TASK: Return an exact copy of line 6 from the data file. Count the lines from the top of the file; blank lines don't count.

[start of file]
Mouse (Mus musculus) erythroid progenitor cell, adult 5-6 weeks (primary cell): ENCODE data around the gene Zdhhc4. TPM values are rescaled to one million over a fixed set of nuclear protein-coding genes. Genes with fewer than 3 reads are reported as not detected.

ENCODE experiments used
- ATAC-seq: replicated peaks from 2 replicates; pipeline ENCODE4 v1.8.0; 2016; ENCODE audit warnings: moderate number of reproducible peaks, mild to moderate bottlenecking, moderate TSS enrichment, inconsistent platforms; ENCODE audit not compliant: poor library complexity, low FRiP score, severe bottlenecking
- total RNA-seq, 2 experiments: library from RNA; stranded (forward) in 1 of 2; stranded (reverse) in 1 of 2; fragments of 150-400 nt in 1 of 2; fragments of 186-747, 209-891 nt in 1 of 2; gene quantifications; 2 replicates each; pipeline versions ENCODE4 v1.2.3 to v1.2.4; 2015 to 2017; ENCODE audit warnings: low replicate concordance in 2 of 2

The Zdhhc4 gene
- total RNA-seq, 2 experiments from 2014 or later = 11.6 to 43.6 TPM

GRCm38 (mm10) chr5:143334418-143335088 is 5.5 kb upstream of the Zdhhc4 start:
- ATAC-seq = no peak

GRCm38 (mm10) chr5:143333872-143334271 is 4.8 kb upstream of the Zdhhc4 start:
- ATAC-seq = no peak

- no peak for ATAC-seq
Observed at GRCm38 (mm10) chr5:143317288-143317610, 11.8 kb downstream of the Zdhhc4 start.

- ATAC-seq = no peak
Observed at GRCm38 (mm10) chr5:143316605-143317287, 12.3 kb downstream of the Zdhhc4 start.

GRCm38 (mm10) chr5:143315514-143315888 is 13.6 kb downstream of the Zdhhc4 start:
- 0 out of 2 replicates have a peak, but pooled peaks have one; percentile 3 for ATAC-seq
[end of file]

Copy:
- total RNA-seq, 2 experiments from 2014 or later = 11.6 to 43.6 TPM